First released in 1995, the Apple Pippin was directed at the home market as “an integral part of the consumer audiovisual, stereo, and television environment,” and based on the Apple Macintosh platform, in particular the Mac OS architecture. Apple built a demonstration device based on Pippin called “Pippin Power Player,” and used it to demonstrate the platform at trade shows and to the media, in order to attract potential software developers and hardware manufacturers. Continue reading for five more cool facts.
5. Katz Media Produced the KMP 2000 Pippin
Katz Media originally intended to produce two configurations of the Pippin: one as a basic multimedia system for running CD-ROM titles, and a higher-end system supporting Internet access. The goal was to start shipping Pippin units in November 1996, but didn’t actually start shipping product until March 1997. Also, it ended up producing only one model of the Pippin – the Pippin KMP 2000. The KMP 2000 was available in two configurations: with or without an external 50-pin Centronics SCSI interface on the back of the unit.
4. Also a Network Computer Platform
On May 21, 1996, Oracle Corporation, along with 30 hardware and software vendors, announced an intent to build computers that are designed around the network computer platform. The idea was to design technology based on a profile that included diskless computers, commonly coded applications using languages such as Java, and interface with the Internet using common software such as Netscape Navigator.
3. Was Named for the Newton Pippin
The Apple Pippin platform was named for the Newtown Pippin, an apple cultivar, a smaller and more tart relative of the McIntosh apple (which is the namesake of the Macintosh). According to Apple, it intended for Pippin to be more than just a platform for game consoles. “Apple believes that over time Pippin will take many forms, including home telecommunication devices and much more. Apple did not want to choose a name that would be specific for a certain market space, as it will certainly appeal to many types of consumers and be shipped in a variety of forms from many manufacturers.”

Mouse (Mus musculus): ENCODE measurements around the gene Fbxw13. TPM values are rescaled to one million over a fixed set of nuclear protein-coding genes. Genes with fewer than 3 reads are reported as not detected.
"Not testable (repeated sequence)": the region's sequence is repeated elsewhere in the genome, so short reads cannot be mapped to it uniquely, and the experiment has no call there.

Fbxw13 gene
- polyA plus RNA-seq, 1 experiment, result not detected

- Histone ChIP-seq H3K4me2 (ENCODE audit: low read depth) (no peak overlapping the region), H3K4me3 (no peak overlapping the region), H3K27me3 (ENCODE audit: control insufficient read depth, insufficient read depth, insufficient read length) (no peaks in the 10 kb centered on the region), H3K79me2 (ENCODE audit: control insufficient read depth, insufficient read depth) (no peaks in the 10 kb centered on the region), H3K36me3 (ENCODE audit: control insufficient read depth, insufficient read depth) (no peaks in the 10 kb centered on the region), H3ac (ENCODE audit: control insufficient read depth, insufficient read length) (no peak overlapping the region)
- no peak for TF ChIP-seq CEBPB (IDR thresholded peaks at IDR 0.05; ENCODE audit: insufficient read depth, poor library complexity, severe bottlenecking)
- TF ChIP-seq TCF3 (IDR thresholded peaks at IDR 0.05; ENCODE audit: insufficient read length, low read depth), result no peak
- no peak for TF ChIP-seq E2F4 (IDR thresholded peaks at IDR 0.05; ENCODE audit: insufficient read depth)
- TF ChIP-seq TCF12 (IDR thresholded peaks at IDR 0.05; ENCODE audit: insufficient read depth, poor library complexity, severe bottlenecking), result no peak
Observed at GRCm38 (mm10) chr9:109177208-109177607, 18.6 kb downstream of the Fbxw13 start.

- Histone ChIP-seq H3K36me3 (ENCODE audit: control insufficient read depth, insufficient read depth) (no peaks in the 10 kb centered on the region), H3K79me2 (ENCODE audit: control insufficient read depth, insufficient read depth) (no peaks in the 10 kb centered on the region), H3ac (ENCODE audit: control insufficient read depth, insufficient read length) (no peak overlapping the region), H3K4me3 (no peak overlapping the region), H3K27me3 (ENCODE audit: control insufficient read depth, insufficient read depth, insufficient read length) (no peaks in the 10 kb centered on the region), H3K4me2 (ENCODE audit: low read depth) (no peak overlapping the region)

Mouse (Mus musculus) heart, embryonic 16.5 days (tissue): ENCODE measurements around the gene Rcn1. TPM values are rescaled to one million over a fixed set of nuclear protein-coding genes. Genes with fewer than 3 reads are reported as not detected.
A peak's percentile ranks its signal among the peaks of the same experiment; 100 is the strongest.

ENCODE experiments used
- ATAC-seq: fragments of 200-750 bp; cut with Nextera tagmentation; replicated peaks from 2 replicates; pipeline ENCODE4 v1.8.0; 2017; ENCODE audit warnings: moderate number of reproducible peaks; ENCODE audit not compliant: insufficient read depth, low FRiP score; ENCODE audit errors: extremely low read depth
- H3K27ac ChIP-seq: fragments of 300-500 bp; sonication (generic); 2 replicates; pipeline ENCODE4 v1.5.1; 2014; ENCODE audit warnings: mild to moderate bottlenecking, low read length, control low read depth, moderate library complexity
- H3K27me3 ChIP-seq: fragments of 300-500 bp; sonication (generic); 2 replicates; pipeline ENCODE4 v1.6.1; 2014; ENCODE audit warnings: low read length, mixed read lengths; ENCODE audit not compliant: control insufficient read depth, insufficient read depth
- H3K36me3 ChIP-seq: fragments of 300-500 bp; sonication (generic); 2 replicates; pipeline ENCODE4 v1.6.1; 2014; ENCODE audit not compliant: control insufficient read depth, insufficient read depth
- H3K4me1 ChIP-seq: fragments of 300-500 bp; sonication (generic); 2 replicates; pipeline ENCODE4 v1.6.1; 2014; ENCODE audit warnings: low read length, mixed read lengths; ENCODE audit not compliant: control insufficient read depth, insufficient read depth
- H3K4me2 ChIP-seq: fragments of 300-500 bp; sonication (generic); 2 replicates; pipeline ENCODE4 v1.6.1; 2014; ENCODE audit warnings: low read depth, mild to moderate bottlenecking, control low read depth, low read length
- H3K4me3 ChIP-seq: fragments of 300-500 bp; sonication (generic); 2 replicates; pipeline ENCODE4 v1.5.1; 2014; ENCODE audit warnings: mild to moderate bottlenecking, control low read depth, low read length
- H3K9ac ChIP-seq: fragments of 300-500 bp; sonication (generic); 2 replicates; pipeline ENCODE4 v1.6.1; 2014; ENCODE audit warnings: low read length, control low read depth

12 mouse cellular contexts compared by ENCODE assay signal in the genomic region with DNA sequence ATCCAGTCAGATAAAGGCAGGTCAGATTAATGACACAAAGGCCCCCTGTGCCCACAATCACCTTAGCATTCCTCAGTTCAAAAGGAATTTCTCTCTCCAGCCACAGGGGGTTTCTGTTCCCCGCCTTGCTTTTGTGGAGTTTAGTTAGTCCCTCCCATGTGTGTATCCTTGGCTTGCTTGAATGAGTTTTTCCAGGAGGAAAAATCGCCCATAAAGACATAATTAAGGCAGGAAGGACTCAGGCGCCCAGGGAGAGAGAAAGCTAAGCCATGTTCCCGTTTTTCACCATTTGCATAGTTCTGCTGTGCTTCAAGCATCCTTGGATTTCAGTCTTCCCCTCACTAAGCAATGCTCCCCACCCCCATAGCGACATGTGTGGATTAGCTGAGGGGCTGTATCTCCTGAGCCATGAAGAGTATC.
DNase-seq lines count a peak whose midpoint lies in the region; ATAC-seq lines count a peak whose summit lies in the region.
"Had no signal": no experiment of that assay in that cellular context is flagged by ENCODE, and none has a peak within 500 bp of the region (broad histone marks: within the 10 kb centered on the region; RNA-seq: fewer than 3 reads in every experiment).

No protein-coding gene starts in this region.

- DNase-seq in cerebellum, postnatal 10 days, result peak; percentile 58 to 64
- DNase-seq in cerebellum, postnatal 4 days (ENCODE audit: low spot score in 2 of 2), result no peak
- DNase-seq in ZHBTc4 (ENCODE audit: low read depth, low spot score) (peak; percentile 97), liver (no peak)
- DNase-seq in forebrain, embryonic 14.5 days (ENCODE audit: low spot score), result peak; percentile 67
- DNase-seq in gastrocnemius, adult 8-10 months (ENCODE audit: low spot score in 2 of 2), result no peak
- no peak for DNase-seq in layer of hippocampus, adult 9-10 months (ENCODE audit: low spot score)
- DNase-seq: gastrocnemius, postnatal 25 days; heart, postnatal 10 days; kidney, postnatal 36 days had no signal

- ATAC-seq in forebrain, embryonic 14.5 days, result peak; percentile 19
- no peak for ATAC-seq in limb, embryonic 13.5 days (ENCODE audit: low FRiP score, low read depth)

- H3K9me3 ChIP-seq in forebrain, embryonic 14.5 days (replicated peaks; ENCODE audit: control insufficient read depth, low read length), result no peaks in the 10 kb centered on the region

2. Experienced Mild Success in Japan
On December 13, 1994, Apple announced the Pippin platform in Tokyo, as well as the partnership with Bandai. On March 28, 1995, the white-colored Bandai Pippin ATMARK went on sale in Japan at a price of 64,800 yen, which included a dial-up modem and four bundled titles. Yamashina predicted sales of 200,000 Pippin ATMARK systems would be sold in Japan within the first twelve months.
1. Bandai Spent $93-Million Alone on Marketing Pippin
Once Bandai licensed Pippin from Apple, Apple made no effort to market the Pippin platform. All the marketing was to be done by the licensees. Bandai spent US$93 million in marketing alone to sell the Pippin line. As part of the licensing agreement, both Bandai and Katz Media were not allowed to use the term “computer” when marketing the Pippin systems, so that the systems would not be confused with Apple’s own Macintosh product line.